As the hon. Gentleman is aware, it is not possible for me to deal with individual cases. Whenever I have tried to do so, I have found that when we look into them there are substantial factors which have not been fully put into the question. I remind the hon. Gentleman that if we went back to the amount spent on housing benefit in 1979 it would mean cutting the total spent by 52 per cent.
Did my right hon. Friend read the remarkable speech which our right hon. Friend the Member for Chingford (Mr. Tebbit) made recently, in which he praised the part which the so-called working classes now play in supporting the Government? We all agree with that. However, for the avoidance of doubt, will she confirm that there is still room in the Government and in the Conservative party for the nobility, the gentry and the middle classes?—[Interruption.]
My hon. Friend is just about the only person who could ask that question in this House, and I wish to goodness that we had more like him.
Will the Prime Minister consider the case of Mrs. Niner, a lollipop lady in my constituency, who lives with her husband, young daughter and two teenage sons in a two-bedroomed maisonette? Over and above the existing rates level, they will be faced with an extra poll tax bill of £1,138 per year. Can that be stopped, or will the Government's poll tax juggernaut run down my lollipop lady?
If they are faced with a poll tax —a community charge—of that dimension, it must be because they have a very extravagant local authority. That is partly the trouble. Many Left-wing Labour authorities have put up the rent and rates, saying that the taxpayer can afford to pay for them, but the fact is—perhaps the hon. Gentleman will tell his lollipop lady and many others—that under this Government the amount spent on social security, in particular on health and pensions, has vastly increased beyond anything that could have been contemplated eight years ago.
At a time when many people are working hard to repair and improve Anglo-Irish relations, was it not unhelpful, to say the least, for the Irish Prime Minister to make such a savage attack on the British Government's policies last weekend? In particular, was it not irresponsible of him to advocate a unitary state in Ireland, when his own country's Government so recently put their names to a document forswearing that until such time as the majority of people of Northern Ireland want that to happen?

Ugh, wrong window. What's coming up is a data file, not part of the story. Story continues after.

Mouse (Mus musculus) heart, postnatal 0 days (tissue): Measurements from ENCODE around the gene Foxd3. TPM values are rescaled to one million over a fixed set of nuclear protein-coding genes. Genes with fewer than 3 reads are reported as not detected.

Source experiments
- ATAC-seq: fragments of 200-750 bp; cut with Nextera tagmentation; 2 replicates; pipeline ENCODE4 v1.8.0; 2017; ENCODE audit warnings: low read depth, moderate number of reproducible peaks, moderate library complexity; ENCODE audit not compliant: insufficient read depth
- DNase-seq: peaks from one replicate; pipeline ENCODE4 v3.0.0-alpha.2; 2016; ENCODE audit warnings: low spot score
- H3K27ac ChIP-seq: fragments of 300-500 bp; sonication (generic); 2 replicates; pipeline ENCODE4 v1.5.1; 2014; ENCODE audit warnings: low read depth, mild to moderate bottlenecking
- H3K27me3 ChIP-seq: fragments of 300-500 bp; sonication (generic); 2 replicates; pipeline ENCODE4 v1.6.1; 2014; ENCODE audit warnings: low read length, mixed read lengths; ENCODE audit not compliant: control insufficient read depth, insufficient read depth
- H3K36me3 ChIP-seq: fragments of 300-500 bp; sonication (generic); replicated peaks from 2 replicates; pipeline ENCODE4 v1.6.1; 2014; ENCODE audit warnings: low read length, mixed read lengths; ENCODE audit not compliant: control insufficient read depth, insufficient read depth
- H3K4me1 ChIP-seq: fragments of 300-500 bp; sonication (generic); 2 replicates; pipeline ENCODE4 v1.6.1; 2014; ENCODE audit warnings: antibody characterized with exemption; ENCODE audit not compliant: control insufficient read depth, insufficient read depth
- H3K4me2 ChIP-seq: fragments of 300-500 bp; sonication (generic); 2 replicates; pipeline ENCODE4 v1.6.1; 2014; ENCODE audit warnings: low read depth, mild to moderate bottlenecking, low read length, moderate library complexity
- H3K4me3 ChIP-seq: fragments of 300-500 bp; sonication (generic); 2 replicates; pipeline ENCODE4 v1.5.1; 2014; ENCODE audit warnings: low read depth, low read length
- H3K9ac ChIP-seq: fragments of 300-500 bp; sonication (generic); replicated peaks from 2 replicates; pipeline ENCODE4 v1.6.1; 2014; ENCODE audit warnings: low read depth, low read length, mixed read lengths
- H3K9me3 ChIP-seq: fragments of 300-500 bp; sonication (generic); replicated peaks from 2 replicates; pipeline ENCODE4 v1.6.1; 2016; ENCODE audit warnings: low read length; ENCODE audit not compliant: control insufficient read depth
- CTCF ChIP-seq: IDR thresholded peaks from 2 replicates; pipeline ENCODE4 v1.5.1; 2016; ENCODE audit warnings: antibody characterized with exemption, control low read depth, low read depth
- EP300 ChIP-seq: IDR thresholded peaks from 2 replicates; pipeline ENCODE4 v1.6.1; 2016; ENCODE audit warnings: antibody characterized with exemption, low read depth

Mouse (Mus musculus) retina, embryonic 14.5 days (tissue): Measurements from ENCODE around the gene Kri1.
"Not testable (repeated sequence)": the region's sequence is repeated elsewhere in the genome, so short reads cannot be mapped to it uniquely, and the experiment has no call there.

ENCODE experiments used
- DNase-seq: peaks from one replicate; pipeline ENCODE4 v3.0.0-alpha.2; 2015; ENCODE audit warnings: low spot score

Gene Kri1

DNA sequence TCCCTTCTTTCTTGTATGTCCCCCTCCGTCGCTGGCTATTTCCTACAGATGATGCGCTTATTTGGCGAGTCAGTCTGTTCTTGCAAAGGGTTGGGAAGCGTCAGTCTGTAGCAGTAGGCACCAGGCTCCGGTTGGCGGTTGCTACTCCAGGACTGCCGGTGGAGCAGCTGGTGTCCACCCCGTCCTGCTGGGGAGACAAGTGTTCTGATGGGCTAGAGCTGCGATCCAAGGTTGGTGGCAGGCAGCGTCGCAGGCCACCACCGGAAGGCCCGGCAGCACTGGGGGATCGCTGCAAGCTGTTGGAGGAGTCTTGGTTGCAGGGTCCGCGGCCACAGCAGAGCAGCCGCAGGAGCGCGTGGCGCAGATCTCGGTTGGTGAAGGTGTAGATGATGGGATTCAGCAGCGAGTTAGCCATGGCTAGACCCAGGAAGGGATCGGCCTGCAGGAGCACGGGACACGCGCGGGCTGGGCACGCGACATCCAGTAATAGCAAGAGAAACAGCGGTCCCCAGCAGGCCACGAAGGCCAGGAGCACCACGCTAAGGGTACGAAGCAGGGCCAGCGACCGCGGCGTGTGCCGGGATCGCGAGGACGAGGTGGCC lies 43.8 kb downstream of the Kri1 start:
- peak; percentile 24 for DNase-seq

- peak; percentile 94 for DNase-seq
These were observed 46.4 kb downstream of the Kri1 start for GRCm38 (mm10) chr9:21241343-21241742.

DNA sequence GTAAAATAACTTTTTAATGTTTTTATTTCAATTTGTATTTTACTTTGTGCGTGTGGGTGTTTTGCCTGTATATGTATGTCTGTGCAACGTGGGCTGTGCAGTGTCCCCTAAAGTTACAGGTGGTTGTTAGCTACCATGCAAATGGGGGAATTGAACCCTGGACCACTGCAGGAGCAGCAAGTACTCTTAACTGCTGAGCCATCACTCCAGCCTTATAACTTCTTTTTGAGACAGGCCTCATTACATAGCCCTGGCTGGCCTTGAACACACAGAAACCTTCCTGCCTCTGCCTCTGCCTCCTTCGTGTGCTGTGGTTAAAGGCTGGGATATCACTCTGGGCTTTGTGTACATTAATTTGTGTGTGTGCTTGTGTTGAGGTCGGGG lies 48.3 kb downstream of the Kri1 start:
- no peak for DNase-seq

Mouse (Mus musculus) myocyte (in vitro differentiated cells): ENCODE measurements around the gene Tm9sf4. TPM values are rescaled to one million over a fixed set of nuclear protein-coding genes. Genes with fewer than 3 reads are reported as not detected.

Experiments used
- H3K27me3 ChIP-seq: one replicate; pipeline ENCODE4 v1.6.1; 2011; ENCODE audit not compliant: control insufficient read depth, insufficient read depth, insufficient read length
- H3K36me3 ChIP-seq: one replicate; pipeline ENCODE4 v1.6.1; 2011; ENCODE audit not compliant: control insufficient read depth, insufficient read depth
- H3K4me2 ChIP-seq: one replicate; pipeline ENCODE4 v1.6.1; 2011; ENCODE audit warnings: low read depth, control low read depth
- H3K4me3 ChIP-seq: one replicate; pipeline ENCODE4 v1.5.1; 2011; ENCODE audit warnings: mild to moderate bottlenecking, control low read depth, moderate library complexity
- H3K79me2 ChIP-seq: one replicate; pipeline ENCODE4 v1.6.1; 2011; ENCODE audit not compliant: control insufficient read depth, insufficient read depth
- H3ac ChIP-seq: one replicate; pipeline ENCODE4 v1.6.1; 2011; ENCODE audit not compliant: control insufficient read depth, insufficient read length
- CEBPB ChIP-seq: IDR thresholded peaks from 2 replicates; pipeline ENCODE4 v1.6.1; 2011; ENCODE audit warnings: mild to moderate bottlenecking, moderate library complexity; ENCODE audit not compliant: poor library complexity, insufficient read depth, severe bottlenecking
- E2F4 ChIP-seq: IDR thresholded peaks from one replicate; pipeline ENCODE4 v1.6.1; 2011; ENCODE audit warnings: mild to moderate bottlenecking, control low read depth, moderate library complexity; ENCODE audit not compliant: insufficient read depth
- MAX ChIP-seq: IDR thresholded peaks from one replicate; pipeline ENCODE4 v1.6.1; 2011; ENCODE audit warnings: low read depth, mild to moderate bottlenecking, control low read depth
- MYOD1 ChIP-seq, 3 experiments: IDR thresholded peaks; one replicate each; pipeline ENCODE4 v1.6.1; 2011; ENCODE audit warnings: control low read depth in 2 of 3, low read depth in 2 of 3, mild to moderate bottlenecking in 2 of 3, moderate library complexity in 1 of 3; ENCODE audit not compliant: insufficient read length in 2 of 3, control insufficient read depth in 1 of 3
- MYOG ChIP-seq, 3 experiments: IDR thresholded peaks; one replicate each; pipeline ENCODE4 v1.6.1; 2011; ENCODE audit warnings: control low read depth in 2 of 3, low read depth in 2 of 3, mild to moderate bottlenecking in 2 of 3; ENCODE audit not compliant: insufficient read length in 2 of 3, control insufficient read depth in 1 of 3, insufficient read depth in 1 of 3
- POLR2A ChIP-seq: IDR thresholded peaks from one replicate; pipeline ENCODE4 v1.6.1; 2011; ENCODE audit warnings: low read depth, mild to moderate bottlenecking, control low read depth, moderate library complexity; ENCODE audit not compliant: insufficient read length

Yes, I agree with my hon. Friend. The highest priority must be the defeat of terrorism, which could be a threat south of the border, as it is in the north. The defeat of terrorism requires unstinting effort and effective co-operation across the border. We shall continue to press for that and to seek reassurance from the Irish Government that the speech to which my hon. Friend referred does not mean that they are backing away from their responsibilities under the agreement.
I wanted to ask the Prime Minister why the Government Whip objected to the Second Reading of my Grandparents (Adoption of Children) Bill last Friday. However, as she was not prepared to reply to my right hon. Friend the Leader of the Opposition, does that mean that the Leader of the Opposition and Opposition Members must continually badger the Government so that they realise that changes are needed in the proposals for social security? As the Prime Minister refused to answer the Leader of the Opposition, will she answer my straightforward question? Is the Prime Minister going to make any changes to housing benefit in the new proposals for social security?
I will answer the hon. Gentleman as I answered the Leader of the Opposition. This year about £46 billion is being spent on social security—a sum vastly in excess of anything contemplated seven or eight years ago. There are more pensioners, the eligibility for people who are disabled has been increased and we are concentrating more money on families, especially on low income families. It was time that we had a fundamental reform, and it was the right reform.
During my right hon. Friend's most welcome visit last Friday to the thriving city of Nottingham, where many of my constituents work, did she notice two key characteristics: first, that last May the administration was taken over by a Conservative council for the first time; and, secondly, that the initiative to restore and rejuvenate those parts of Nottingham which require it are being led by a private sector initiative?
I had a good visit to Nottingham. I saw those now responsible for the sound administration and careful finances of the city, which was flourishing. I saw excellent industries, some of which did not exist some years ago and which had taken over where there had been a dying industry and were providing new jobs, which is good. I saw excellent industries, an excellent administra-tion and excellent arts and sports facilities.